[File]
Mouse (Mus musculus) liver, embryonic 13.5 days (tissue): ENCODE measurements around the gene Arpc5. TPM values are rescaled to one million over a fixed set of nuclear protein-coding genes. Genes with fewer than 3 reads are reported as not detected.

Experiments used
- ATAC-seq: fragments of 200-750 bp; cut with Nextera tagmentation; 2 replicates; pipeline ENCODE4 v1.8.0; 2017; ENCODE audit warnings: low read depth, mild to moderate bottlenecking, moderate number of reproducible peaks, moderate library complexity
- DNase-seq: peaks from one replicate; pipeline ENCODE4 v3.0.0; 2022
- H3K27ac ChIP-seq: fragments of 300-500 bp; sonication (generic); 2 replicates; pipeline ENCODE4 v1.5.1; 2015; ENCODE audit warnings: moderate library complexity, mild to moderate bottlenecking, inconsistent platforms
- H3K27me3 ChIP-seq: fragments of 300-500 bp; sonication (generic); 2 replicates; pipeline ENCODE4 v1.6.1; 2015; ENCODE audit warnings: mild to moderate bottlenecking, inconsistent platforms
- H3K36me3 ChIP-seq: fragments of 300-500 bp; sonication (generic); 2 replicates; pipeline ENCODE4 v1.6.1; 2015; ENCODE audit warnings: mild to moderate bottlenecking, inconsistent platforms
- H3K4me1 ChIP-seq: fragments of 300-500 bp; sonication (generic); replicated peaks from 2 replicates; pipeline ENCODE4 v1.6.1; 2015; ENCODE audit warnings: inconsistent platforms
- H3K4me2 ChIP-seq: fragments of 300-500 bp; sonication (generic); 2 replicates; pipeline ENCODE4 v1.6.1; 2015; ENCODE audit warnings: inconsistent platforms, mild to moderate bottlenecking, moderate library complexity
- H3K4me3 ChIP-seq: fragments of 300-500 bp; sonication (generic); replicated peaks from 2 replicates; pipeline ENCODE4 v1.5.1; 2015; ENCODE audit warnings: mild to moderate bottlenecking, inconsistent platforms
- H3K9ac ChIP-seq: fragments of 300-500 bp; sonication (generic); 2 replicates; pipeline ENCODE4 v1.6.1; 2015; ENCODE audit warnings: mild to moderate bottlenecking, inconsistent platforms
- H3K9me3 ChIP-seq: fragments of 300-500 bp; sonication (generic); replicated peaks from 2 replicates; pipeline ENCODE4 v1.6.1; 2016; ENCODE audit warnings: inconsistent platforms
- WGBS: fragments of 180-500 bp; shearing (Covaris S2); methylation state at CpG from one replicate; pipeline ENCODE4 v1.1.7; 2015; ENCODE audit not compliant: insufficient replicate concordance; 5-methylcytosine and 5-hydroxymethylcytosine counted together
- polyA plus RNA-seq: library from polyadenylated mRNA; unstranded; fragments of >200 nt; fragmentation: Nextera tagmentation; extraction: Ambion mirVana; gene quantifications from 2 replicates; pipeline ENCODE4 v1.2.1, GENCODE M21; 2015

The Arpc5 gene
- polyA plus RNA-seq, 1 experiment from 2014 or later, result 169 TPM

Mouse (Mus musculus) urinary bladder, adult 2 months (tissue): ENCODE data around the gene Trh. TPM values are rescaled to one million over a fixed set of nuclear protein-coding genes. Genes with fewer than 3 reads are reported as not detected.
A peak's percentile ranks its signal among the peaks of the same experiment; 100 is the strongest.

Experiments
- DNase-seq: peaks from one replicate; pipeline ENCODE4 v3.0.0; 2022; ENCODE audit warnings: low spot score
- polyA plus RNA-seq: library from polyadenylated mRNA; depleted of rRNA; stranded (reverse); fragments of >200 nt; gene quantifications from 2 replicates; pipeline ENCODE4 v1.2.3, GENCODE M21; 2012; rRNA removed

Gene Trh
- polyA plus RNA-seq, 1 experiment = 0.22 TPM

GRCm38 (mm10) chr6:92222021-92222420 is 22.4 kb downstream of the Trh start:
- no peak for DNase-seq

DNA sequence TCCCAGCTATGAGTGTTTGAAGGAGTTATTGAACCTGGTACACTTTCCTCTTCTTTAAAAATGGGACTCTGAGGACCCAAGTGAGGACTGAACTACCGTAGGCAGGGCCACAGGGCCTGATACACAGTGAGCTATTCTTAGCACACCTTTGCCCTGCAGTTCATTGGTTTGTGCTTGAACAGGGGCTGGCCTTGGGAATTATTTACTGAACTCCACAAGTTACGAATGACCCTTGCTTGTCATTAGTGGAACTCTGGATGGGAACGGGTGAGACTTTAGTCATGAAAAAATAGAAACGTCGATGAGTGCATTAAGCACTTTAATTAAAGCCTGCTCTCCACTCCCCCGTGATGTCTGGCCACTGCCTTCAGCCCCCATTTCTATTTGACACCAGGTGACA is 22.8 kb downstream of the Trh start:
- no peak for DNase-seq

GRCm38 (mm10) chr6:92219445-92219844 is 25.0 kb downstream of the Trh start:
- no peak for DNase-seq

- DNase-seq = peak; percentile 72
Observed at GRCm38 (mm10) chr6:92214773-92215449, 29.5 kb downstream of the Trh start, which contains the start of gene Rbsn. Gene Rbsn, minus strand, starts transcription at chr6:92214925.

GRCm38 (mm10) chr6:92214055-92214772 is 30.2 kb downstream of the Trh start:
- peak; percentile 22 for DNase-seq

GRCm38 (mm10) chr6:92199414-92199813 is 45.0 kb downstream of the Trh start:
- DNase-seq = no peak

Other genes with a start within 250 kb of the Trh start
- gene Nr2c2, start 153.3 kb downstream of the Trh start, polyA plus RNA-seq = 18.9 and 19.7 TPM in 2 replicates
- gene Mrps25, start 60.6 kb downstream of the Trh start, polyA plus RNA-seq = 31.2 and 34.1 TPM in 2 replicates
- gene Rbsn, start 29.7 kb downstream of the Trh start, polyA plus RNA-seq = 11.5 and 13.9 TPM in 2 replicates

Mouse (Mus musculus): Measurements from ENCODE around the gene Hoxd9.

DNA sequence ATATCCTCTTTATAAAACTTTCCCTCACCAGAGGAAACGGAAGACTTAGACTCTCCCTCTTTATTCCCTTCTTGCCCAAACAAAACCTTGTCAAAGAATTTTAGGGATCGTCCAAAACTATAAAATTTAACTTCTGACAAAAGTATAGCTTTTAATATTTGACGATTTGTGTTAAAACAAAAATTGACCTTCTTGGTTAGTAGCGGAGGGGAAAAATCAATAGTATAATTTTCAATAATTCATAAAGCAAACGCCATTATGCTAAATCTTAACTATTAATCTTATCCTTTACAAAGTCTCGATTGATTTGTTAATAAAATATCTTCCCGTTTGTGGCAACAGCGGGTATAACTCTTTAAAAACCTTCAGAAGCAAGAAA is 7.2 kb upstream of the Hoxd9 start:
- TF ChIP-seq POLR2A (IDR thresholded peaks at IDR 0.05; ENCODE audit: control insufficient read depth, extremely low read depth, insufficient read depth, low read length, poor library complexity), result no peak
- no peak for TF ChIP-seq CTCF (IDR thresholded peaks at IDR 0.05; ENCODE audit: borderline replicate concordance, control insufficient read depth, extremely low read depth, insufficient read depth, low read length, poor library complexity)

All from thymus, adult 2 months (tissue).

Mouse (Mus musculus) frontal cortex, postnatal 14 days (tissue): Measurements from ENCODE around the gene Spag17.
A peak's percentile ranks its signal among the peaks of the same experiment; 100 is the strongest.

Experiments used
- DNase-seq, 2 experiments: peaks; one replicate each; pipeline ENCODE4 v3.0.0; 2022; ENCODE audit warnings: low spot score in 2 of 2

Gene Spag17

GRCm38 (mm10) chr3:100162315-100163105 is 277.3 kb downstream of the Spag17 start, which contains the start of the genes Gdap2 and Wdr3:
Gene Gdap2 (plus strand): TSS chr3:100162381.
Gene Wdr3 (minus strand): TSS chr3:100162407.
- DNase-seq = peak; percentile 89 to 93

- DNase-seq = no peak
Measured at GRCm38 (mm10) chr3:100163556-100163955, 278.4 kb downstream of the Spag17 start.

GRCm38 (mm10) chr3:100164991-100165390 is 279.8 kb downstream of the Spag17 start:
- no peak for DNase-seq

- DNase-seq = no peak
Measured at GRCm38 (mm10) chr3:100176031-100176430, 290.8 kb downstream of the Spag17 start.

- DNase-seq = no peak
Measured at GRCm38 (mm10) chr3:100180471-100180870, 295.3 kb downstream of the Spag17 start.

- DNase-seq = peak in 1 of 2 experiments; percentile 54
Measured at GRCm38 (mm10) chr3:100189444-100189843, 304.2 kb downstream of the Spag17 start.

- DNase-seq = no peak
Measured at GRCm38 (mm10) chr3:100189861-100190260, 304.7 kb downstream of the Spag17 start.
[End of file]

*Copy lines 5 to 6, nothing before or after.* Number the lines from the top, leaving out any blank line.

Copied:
- H3K27ac ChIP-seq: fragments of 300-500 bp; sonication (generic); 2 replicates; pipeline ENCODE4 v1.5.1; 2015; ENCODE audit warnings: moderate library complexity, mild to moderate bottlenecking, inconsistent platforms
- H3K27me3 ChIP-seq: fragments of 300-500 bp; sonication (generic); 2 replicates; pipeline ENCODE4 v1.6.1; 2015; ENCODE audit warnings: mild to moderate bottlenecking, inconsistent platforms